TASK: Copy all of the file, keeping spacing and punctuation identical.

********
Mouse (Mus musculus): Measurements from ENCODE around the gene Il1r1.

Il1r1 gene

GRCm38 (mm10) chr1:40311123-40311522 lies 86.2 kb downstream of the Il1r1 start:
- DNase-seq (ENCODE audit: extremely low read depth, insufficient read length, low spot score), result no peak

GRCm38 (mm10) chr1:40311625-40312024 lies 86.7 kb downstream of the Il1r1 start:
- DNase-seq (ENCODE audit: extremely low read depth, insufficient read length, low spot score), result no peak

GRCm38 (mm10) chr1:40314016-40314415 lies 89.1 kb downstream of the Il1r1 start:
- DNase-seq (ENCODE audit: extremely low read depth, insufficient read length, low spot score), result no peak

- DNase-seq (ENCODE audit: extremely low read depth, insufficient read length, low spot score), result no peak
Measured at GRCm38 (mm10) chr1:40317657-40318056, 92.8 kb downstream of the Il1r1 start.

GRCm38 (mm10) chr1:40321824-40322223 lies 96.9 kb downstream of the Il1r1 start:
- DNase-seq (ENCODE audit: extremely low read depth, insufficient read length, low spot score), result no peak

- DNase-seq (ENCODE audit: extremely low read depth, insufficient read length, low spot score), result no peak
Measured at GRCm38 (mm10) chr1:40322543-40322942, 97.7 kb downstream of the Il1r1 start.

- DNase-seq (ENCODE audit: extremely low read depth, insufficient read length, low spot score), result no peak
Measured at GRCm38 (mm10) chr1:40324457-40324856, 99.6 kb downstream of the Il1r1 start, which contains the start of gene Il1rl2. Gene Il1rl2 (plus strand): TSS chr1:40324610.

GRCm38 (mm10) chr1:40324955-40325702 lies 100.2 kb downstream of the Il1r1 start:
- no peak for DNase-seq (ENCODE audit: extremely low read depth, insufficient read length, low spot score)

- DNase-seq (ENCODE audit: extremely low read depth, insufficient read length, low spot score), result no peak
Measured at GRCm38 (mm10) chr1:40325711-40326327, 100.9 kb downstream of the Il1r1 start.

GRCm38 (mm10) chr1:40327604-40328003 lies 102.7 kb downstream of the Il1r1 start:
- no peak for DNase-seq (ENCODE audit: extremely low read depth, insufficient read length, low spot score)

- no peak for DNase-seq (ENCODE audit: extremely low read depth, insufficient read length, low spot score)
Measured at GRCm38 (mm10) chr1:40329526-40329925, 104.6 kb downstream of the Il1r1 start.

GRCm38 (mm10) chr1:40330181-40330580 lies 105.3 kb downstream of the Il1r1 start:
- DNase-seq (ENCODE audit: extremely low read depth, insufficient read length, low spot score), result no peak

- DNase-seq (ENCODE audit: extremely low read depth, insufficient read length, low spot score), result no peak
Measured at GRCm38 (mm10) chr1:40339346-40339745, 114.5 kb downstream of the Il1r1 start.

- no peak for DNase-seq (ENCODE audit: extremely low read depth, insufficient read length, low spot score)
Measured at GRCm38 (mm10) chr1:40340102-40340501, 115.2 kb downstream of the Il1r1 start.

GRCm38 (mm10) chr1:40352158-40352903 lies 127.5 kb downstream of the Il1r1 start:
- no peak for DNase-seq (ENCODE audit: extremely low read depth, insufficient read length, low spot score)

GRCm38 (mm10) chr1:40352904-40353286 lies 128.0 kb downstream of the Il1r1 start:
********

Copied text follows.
Mouse (Mus musculus): Measurements from ENCODE around the gene Il1r1.

Il1r1 gene

GRCm38 (mm10) chr1:40311123-40311522 lies 86.2 kb downstream of the Il1r1 start:
- DNase-seq (ENCODE audit: extremely low read depth, insufficient read length, low spot score), result no peak

GRCm38 (mm10) chr1:40311625-40312024 lies 86.7 kb downstream of the Il1r1 start:
- DNase-seq (ENCODE audit: extremely low read depth, insufficient read length, low spot score), result no peak

GRCm38 (mm10) chr1:40314016-40314415 lies 89.1 kb downstream of the Il1r1 start:
- DNase-seq (ENCODE audit: extremely low read depth, insufficient read length, low spot score), result no peak

- DNase-seq (ENCODE audit: extremely low read depth, insufficient read length, low spot score), result no peak
Measured at GRCm38 (mm10) chr1:40317657-40318056, 92.8 kb downstream of the Il1r1 start.

GRCm38 (mm10) chr1:40321824-40322223 lies 96.9 kb downstream of the Il1r1 start:
- DNase-seq (ENCODE audit: extremely low read depth, insufficient read length, low spot score), result no peak

- DNase-seq (ENCODE audit: extremely low read depth, insufficient read length, low spot score), result no peak
Measured at GRCm38 (mm10) chr1:40322543-40322942, 97.7 kb downstream of the Il1r1 start.

- DNase-seq (ENCODE audit: extremely low read depth, insufficient read length, low spot score), result no peak
Measured at GRCm38 (mm10) chr1:40324457-40324856, 99.6 kb downstream of the Il1r1 start, which contains the start of gene Il1rl2. Gene Il1rl2 (plus strand): TSS chr1:40324610.

GRCm38 (mm10) chr1:40324955-40325702 lies 100.2 kb downstream of the Il1r1 start:
- no peak for DNase-seq (ENCODE audit: extremely low read depth, insufficient read length, low spot score)

- DNase-seq (ENCODE audit: extremely low read depth, insufficient read length, low spot score), result no peak
Measured at GRCm38 (mm10) chr1:40325711-40326327, 100.9 kb downstream of the Il1r1 start.

GRCm38 (mm10) chr1:40327604-40328003 lies 102.7 kb downstream of the Il1r1 start:
- no peak for DNase-seq (ENCODE audit: extremely low read depth, insufficient read length, low spot score)

- no peak for DNase-seq (ENCODE audit: extremely low read depth, insufficient read length, low spot score)
Measured at GRCm38 (mm10) chr1:40329526-40329925, 104.6 kb downstream of the Il1r1 start.

GRCm38 (mm10) chr1:40330181-40330580 lies 105.3 kb downstream of the Il1r1 start:
- DNase-seq (ENCODE audit: extremely low read depth, insufficient read length, low spot score), result no peak

- DNase-seq (ENCODE audit: extremely low read depth, insufficient read length, low spot score), result no peak
Measured at GRCm38 (mm10) chr1:40339346-40339745, 114.5 kb downstream of the Il1r1 start.

- no peak for DNase-seq (ENCODE audit: extremely low read depth, insufficient read length, low spot score)
Measured at GRCm38 (mm10) chr1:40340102-40340501, 115.2 kb downstream of the Il1r1 start.

GRCm38 (mm10) chr1:40352158-40352903 lies 127.5 kb downstream of the Il1r1 start:
- no peak for DNase-seq (ENCODE audit: extremely low read depth, insufficient read length, low spot score)

GRCm38 (mm10) chr1:40352904-40353286 lies 128.0 kb downstream of the Il1r1 start: